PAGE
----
Hosted by the Trent University Politics Society, students and members of the Trent community gathered in the Lady Eaton College Pit for a conversation with Canadian politician and member of Parliament Mr. Justin Trudeau on Thursday, October 13, 2011.
Most famous for being the son of former Prime Minister Pierre Trudeau, the Liberal Party critic for youth, post-secondary education, and amateur sport visited the Trent campus to share his own passion for politics, to say that he himself has something to bring to it, and to encourage youth to do the same.
“Student and youth engagement in politics is one of the key issues at Trent,” said Mr. Fernando Melo of the Society, who welcomed Mr. Trudeau into the Pit. “We, as Justin pointed out, have a lot to say, but rarely get engaged with formal politics because we feel left out, and this needs to change.”
Students challenged Mr. Trudeau with questions about voter apathy, electoral reform and keeping the faith.
Mr. Trudeau addressed the frustration of youth being reputed as not caring. “18 to 25 year-olds vote at about 30 per cent,” said Mr. Trudeau, “way below where we need to be, but this is not a reflection on young people. Apathy is not from not caring, but from frustration that we care so much, but we don’t get to have an impact.”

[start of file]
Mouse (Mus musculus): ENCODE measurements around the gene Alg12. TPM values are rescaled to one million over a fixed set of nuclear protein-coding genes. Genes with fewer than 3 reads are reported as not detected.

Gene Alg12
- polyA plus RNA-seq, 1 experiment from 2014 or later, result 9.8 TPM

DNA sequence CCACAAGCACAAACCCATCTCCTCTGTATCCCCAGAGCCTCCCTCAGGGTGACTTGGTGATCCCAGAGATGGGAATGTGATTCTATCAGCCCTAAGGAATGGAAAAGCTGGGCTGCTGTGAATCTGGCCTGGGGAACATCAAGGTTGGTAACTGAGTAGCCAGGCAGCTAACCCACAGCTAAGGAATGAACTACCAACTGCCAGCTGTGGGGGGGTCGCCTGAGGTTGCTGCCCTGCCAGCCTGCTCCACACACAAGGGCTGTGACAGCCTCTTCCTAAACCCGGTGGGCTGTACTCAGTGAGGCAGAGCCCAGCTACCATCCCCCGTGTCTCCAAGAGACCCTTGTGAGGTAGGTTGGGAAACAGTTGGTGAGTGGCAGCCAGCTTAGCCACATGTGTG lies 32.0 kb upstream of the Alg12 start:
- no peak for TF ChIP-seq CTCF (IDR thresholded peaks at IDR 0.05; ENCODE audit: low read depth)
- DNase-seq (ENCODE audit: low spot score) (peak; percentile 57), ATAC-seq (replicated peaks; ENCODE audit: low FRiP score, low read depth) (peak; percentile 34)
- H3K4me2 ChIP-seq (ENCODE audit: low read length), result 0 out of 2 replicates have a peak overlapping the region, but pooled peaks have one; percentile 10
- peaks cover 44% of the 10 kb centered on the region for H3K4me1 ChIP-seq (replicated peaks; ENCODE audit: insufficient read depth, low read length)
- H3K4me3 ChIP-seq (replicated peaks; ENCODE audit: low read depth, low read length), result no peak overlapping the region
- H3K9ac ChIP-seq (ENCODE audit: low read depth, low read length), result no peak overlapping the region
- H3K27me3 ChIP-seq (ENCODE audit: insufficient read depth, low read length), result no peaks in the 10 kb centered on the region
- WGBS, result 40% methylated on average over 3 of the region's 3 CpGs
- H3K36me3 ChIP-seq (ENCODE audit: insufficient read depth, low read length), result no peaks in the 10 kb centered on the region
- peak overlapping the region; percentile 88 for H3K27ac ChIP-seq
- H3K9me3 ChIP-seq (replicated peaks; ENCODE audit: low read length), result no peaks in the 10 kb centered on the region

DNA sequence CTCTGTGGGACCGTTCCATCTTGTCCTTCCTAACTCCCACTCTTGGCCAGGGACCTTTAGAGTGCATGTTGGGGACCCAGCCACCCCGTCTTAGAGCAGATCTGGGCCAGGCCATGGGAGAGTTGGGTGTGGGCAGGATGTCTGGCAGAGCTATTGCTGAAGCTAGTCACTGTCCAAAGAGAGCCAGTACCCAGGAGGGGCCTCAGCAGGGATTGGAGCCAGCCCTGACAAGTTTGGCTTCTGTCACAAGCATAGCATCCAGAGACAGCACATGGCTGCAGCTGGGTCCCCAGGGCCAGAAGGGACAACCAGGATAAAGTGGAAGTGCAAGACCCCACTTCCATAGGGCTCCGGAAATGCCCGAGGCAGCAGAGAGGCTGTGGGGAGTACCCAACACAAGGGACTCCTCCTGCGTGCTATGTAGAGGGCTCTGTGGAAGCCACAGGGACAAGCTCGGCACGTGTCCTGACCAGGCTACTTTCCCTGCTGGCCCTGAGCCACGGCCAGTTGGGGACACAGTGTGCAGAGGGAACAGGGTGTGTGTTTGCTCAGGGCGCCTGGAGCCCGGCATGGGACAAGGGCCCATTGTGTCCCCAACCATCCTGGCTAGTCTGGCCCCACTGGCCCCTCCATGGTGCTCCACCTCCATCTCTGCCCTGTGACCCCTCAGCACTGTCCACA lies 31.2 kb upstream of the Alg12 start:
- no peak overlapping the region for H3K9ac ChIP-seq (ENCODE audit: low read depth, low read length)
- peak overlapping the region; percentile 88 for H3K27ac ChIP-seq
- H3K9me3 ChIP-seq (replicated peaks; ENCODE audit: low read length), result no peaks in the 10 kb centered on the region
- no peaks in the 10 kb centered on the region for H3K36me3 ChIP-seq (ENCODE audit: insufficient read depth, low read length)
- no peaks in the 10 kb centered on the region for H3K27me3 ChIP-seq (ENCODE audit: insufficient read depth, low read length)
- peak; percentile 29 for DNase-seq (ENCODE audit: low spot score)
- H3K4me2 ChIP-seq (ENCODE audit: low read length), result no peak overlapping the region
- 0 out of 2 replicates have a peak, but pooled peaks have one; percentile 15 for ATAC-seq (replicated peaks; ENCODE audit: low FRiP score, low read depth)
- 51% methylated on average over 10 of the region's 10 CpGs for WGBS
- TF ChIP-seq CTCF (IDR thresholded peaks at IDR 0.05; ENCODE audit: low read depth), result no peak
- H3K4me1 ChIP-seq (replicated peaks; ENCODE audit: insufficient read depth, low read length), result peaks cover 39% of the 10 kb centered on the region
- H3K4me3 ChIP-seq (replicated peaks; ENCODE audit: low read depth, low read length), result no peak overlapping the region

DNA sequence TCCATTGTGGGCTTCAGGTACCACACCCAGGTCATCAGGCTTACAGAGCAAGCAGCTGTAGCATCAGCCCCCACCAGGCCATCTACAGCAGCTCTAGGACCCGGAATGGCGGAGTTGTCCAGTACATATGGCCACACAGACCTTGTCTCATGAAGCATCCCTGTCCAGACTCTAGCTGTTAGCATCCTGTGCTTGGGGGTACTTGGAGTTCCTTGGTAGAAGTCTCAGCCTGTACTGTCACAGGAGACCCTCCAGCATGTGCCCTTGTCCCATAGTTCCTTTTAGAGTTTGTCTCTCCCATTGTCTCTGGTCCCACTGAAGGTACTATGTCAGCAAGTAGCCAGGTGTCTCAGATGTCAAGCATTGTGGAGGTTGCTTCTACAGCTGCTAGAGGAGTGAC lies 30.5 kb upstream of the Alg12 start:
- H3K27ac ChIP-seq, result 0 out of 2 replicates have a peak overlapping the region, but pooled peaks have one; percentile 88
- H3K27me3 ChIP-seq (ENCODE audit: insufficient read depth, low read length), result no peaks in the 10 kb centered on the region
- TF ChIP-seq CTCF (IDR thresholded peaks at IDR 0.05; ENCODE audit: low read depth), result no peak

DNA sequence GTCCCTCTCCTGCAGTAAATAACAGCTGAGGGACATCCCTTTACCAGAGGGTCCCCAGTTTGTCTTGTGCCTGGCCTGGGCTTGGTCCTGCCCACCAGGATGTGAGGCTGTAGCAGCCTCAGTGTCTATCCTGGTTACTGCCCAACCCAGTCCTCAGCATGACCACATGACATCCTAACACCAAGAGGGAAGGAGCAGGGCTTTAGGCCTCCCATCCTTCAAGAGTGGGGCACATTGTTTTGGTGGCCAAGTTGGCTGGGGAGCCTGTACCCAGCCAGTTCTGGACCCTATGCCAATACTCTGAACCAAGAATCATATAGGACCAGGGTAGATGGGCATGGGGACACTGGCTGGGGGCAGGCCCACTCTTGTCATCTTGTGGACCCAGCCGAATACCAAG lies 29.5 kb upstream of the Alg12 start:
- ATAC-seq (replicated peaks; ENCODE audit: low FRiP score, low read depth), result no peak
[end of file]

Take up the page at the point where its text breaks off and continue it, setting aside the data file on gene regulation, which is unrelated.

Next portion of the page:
In response to the question of electoral reform and the process of voting, Mr. Trudeau discussed ideas of lowering the voting age, mandatory voting and proportionate representation as only addressing symptoms of voter participation. He mentioned that a single transferrable ballot may be a “begrudging” step in the right direction, but the main theme of the day was a shift in thinking.
“Rethinking what the world is going to look like in 30 years: for that we need you,” said Mr. Trudeau to the students. “Change is the only constant you know, and you’re ready to engage in some of the challenges we face. Your capacity to be agents of power in your own communities right now is up to you. What do you care about? How do you engage with the world around you? Focus on your passion and inevitably that will lead you to politics, by engaging in the issues that matter to you.”
“I have a deep and abiding faith in humanity’s capacity to get it right,” said Mr. Trudeau in response to the question of what keeps him going. Describing conflict around being separated from his family and whether or not his work was “worth it,” he asserted that his focus would remain on the service of creating a better world and not on the games played.
“I draw sustenance from knowing I have an impact,” he said. “For example, today I had a great conversation with a group of students and helped them think differently about how they approach the world.”
Posted on Friday, October 14, 2011.